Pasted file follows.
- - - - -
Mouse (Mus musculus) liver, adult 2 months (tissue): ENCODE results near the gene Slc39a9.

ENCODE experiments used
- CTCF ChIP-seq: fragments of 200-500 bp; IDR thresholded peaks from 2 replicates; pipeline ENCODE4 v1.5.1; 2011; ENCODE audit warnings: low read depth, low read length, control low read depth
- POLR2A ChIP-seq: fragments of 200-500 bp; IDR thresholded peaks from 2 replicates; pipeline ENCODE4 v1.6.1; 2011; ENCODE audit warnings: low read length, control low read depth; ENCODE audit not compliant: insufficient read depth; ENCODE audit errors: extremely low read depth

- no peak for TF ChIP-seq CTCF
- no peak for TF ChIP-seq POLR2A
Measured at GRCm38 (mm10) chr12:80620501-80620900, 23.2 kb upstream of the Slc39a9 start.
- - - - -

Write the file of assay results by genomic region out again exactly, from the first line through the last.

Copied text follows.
Mouse (Mus musculus) liver, adult 2 months (tissue): ENCODE results near the gene Slc39a9.

ENCODE experiments used
- CTCF ChIP-seq: fragments of 200-500 bp; IDR thresholded peaks from 2 replicates; pipeline ENCODE4 v1.5.1; 2011; ENCODE audit warnings: low read depth, low read length, control low read depth
- POLR2A ChIP-seq: fragments of 200-500 bp; IDR thresholded peaks from 2 replicates; pipeline ENCODE4 v1.6.1; 2011; ENCODE audit warnings: low read length, control low read depth; ENCODE audit not compliant: insufficient read depth; ENCODE audit errors: extremely low read depth

- no peak for TF ChIP-seq CTCF
- no peak for TF ChIP-seq POLR2A
Measured at GRCm38 (mm10) chr12:80620501-80620900, 23.2 kb upstream of the Slc39a9 start.